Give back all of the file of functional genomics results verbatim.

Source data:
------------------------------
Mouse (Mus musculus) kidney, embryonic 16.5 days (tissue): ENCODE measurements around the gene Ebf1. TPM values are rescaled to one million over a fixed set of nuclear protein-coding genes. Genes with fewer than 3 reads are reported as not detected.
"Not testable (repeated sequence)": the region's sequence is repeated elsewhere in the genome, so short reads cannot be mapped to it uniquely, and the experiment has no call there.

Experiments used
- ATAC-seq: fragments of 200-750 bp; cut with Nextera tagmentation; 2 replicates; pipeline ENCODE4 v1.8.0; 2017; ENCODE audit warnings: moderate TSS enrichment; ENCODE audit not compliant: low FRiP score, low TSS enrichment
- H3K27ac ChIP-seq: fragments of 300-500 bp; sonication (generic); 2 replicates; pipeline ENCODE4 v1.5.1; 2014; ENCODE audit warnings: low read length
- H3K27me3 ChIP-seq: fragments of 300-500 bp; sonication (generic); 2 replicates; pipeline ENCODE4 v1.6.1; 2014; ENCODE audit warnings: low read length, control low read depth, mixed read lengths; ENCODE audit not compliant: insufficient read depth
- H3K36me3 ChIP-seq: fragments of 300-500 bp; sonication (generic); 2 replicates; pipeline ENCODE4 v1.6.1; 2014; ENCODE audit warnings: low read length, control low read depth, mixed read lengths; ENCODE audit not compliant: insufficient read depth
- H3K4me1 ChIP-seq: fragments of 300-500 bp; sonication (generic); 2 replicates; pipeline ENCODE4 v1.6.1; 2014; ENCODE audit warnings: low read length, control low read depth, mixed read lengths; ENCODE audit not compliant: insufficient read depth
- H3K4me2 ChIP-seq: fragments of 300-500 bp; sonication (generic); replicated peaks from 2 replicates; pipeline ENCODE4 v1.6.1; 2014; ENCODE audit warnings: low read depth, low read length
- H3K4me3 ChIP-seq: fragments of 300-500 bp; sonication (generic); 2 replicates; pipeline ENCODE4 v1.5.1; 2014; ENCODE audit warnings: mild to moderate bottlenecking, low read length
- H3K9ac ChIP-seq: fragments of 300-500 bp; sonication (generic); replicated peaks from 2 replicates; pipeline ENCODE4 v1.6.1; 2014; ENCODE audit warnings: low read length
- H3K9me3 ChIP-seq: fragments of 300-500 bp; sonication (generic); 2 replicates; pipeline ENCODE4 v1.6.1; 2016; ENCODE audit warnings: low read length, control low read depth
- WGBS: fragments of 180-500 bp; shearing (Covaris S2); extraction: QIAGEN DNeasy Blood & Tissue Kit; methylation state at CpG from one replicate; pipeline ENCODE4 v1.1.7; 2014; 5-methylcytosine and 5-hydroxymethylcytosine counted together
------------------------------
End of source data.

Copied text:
Mouse (Mus musculus) kidney, embryonic 16.5 days (tissue): ENCODE measurements around the gene Ebf1. TPM values are rescaled to one million over a fixed set of nuclear protein-coding genes. Genes with fewer than 3 reads are reported as not detected.
"Not testable (repeated sequence)": the region's sequence is repeated elsewhere in the genome, so short reads cannot be mapped to it uniquely, and the experiment has no call there.

Experiments used
- ATAC-seq: fragments of 200-750 bp; cut with Nextera tagmentation; 2 replicates; pipeline ENCODE4 v1.8.0; 2017; ENCODE audit warnings: moderate TSS enrichment; ENCODE audit not compliant: low FRiP score, low TSS enrichment
- H3K27ac ChIP-seq: fragments of 300-500 bp; sonication (generic); 2 replicates; pipeline ENCODE4 v1.5.1; 2014; ENCODE audit warnings: low read length
- H3K27me3 ChIP-seq: fragments of 300-500 bp; sonication (generic); 2 replicates; pipeline ENCODE4 v1.6.1; 2014; ENCODE audit warnings: low read length, control low read depth, mixed read lengths; ENCODE audit not compliant: insufficient read depth
- H3K36me3 ChIP-seq: fragments of 300-500 bp; sonication (generic); 2 replicates; pipeline ENCODE4 v1.6.1; 2014; ENCODE audit warnings: low read length, control low read depth, mixed read lengths; ENCODE audit not compliant: insufficient read depth
- H3K4me1 ChIP-seq: fragments of 300-500 bp; sonication (generic); 2 replicates; pipeline ENCODE4 v1.6.1; 2014; ENCODE audit warnings: low read length, control low read depth, mixed read lengths; ENCODE audit not compliant: insufficient read depth
- H3K4me2 ChIP-seq: fragments of 300-500 bp; sonication (generic); replicated peaks from 2 replicates; pipeline ENCODE4 v1.6.1; 2014; ENCODE audit warnings: low read depth, low read length
- H3K4me3 ChIP-seq: fragments of 300-500 bp; sonication (generic); 2 replicates; pipeline ENCODE4 v1.5.1; 2014; ENCODE audit warnings: mild to moderate bottlenecking, low read length
- H3K9ac ChIP-seq: fragments of 300-500 bp; sonication (generic); replicated peaks from 2 replicates; pipeline ENCODE4 v1.6.1; 2014; ENCODE audit warnings: low read length
- H3K9me3 ChIP-seq: fragments of 300-500 bp; sonication (generic); 2 replicates; pipeline ENCODE4 v1.6.1; 2016; ENCODE audit warnings: low read length, control low read depth
- WGBS: fragments of 180-500 bp; shearing (Covaris S2); extraction: QIAGEN DNeasy Blood & Tissue Kit; methylation state at CpG from one replicate; pipeline ENCODE4 v1.1.7; 2014; 5-methylcytosine and 5-hydroxymethylcytosine counted together